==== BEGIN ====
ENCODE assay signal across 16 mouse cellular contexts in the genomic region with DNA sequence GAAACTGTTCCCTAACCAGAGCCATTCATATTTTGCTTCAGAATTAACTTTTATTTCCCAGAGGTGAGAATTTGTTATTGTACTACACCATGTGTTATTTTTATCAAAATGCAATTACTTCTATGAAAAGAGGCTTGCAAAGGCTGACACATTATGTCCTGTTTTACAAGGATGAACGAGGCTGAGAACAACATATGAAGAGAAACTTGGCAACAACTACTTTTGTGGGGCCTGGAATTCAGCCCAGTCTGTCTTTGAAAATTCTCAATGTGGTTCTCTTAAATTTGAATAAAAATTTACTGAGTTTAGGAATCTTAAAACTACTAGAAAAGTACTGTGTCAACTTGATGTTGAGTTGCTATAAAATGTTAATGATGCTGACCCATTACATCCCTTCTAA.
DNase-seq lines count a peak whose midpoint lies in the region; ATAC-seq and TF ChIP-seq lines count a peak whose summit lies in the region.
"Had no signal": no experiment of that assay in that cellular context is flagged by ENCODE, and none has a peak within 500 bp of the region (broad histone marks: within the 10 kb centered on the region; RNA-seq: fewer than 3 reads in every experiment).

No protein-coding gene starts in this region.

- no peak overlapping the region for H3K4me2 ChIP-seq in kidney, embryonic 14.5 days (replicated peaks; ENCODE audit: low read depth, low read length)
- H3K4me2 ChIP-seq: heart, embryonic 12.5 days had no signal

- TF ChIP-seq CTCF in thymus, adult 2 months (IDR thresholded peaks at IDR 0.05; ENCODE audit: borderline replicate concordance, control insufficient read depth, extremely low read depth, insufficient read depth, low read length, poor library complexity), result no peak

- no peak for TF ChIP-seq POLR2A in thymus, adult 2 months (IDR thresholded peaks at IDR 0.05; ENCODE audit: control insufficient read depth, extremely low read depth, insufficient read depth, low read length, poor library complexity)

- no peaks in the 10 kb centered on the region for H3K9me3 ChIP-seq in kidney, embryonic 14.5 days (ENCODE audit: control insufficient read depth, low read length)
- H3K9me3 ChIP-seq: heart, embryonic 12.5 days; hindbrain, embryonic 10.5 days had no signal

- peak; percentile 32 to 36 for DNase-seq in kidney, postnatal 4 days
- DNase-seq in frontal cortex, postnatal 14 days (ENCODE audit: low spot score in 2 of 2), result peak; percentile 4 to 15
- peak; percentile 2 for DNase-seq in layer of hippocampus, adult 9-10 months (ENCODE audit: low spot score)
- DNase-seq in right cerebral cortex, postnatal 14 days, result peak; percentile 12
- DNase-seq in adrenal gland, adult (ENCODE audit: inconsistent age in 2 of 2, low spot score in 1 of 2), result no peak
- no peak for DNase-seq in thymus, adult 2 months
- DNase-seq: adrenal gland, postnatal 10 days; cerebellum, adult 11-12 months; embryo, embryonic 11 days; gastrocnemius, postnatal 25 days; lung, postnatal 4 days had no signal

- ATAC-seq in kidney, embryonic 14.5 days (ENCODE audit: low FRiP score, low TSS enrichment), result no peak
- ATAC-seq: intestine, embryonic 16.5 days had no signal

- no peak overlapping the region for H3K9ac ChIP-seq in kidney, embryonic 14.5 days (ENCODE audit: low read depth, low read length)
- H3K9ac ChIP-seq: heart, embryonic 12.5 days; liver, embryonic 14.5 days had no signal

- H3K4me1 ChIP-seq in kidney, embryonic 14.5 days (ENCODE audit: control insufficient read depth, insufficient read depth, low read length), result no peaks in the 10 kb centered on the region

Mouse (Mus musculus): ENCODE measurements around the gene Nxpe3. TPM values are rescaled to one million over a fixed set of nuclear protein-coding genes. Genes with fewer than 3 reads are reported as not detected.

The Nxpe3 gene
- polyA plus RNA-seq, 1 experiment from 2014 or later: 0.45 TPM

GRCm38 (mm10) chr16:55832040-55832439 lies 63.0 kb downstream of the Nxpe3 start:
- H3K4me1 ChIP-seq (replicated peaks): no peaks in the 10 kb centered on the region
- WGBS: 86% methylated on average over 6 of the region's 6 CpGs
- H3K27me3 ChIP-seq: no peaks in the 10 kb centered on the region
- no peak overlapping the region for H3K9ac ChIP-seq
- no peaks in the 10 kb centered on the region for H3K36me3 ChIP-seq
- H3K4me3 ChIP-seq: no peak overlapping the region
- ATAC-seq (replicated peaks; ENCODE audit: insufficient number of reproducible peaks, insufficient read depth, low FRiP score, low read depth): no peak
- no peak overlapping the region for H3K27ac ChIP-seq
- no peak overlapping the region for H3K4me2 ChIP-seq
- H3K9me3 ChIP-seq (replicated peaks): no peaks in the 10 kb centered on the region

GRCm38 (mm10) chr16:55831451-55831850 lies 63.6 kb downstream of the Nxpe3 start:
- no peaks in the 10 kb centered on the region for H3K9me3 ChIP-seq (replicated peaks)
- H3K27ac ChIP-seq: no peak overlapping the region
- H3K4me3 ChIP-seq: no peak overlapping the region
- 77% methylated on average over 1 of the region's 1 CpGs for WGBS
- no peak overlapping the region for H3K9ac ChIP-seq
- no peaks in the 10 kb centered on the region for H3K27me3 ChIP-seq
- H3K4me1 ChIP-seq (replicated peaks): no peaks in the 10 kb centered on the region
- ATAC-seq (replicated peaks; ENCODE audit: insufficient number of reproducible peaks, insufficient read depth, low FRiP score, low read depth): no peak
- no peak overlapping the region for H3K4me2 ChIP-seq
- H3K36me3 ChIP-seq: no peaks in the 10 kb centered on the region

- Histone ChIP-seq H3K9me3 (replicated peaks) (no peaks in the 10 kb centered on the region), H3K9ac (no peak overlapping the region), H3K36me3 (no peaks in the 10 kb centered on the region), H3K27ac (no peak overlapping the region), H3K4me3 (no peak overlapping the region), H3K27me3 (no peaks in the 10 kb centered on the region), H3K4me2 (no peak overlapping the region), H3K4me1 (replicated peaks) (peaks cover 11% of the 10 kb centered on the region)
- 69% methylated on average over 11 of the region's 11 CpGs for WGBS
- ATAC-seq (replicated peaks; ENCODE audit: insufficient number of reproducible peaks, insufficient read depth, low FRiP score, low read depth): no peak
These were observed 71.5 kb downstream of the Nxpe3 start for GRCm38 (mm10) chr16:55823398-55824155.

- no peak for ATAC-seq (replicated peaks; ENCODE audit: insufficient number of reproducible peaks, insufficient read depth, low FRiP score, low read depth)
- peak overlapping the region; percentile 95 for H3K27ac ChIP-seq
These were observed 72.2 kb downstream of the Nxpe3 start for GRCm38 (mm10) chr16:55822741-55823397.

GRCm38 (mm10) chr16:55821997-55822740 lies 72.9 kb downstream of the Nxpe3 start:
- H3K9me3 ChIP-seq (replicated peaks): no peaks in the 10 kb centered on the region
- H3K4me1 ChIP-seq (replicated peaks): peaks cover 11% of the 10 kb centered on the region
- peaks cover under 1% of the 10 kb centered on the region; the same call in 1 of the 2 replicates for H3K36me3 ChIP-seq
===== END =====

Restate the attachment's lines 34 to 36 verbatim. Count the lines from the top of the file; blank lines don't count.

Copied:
- no peak overlapping the region for H3K27ac ChIP-seq
- no peak overlapping the region for H3K4me2 ChIP-seq
- H3K9me3 ChIP-seq (replicated peaks): no peaks in the 10 kb centered on the region